RESISTANT HYPERTENSION AND SLEEP APNEA

It is known that the prevalence of resistant hypertension accompanied by sleep apnea is much higher than that of general hypertensive patients. The reason is that the pathophysiological mechanism of resistant hypertension is usually understood as a result of changes in the renin-angiotensin-aldosterone axis or excessive activation of the sympathetic nervous system, as sleep apnea patients also share this mechanism. In other words, sleep apnea is directly involved in the same mechanism of resistant hypertension [14]. In fact, a comprehensive epidemiologic study shows that sleep apnea is accompanied by about 30% to 50% of patients with simple hypertension [18], whereas it is accompanied by a very high rate of about 70% to 85% of patients with resistant hypertension [21,22]. There are even studies that report over 90% [23]. In addition, sleep apnea is the most common cause of resistance to drug treatment for hypertension, accounting for more than half [24]. These patients take more drugs to control blood pressure, and complications such as diabetes, cardiovascular disease, stroke, and chronic kidney failure are known to be more prone. Therefore, it is necessary to investigate whether there is sleep apnea, one of the biggest causes. Moreover, even if there is sleep apnea in these resistant hypertensive patients, it is very common that there are few subjective symptoms such as daytime sleepiness, so do not rely only on the patient’s statement. A sleep apnea should be actively questioned through a sleep partner or a sleep-related questionnaire, and a polysomnography should be performed if necessary.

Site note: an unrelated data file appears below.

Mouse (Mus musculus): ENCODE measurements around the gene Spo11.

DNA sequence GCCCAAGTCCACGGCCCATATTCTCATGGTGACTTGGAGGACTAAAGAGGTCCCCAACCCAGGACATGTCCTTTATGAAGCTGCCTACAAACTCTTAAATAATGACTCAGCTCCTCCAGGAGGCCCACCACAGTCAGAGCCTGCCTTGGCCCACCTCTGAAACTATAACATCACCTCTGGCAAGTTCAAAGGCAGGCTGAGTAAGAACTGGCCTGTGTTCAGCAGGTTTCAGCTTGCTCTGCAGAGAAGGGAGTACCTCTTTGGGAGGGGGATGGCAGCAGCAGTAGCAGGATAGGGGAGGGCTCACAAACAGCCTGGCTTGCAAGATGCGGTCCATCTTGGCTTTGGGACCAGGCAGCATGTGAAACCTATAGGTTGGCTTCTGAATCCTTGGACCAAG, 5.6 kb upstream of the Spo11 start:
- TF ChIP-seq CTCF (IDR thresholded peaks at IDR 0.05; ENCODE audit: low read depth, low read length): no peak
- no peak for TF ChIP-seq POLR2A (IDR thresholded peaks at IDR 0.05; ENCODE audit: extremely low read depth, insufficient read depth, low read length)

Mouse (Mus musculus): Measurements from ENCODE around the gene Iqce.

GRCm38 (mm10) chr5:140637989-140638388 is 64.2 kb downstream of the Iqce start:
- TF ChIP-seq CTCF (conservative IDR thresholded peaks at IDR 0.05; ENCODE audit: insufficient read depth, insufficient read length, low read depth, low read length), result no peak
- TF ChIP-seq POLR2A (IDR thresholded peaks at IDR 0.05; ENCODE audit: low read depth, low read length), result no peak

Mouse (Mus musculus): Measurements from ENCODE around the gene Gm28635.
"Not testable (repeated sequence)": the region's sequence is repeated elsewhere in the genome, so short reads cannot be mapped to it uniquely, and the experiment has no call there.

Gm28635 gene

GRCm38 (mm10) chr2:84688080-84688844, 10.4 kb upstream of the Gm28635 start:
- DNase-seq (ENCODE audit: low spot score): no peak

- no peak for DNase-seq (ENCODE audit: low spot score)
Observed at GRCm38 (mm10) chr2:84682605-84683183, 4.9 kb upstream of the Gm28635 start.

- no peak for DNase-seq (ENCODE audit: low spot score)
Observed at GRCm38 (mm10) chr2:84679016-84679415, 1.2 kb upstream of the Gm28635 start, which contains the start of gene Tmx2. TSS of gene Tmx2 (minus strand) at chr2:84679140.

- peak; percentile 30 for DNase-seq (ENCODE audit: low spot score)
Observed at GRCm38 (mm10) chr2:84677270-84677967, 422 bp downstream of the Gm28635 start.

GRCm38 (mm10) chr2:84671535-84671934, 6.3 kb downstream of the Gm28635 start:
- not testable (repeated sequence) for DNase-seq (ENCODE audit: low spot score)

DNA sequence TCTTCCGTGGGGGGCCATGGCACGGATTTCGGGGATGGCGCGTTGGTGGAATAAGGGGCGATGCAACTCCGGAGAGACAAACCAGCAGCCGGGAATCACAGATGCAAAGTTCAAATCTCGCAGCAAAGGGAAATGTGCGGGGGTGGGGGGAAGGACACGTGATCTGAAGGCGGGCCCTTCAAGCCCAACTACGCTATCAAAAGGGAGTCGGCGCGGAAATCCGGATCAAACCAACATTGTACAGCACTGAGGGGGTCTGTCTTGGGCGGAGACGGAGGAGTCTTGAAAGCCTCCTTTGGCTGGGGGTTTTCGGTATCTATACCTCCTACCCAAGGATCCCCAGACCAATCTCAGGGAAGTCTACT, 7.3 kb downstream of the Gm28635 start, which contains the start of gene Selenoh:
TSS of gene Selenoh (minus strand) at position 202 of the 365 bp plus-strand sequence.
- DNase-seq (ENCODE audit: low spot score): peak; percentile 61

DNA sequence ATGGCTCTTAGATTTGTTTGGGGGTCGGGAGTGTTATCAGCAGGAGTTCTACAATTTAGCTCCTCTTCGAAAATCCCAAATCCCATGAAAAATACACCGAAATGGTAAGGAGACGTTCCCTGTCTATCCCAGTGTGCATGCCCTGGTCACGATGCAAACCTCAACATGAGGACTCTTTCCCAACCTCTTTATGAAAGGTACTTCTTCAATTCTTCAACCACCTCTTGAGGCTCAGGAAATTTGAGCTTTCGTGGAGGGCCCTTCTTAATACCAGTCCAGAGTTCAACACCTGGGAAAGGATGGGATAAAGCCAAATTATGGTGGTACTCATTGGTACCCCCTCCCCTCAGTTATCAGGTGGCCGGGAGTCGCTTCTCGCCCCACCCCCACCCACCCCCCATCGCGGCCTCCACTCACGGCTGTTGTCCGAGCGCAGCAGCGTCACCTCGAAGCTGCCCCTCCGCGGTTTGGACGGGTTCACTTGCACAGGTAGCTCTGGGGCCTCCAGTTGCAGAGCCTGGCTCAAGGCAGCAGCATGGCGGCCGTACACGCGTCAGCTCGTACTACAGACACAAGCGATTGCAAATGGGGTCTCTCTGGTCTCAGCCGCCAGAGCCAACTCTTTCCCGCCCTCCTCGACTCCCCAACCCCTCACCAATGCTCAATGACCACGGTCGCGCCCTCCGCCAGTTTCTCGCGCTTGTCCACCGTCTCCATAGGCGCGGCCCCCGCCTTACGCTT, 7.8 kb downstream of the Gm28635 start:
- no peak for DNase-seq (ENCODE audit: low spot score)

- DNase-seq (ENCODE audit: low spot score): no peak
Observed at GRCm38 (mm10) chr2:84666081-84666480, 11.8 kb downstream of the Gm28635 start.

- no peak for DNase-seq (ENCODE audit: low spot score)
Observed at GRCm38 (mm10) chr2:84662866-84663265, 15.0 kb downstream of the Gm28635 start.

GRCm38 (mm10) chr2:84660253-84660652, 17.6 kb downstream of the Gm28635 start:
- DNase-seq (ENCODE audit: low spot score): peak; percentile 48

In patients with resistant hypertension, when sleep apnea is accompanied, continuous positive pressure therapy is known to be more effective than in patients with simple hypertension. When CPAP therapy in patient with simple hypertension was performed, systolic and diastolic blood pressure decreased by about 2.6/2.0 mm Hg, whereas in patients with resistant hypertension, 7.2/5.0 mm Hg fell, respectively [25]. Therefore, more blood pressure lowering effects can be expected when sleep apnea treatment is performed in patients with resistant hypertension (Figure 3) [14]. This is thought to be due to the fact that proper sleep apnea treatment reduces the level of aldosterone in addition to the effect of lowering the general sympathetic nervous system activation. Even if the blood pressure-lowering effect of sleep apnea treatment is not as great as expected, considering the long-term prognosis, its preventive effect of cardiovascular and cerebrovascular diseases cannot be ignored. Sleep apnea treatment should be considered because it is also involved in many other unfavorable mechanisms such as inflammatory reactions and vascular endothelial dysfunction.

PULMONARY HYPERTENSION AND SLEEP APNEA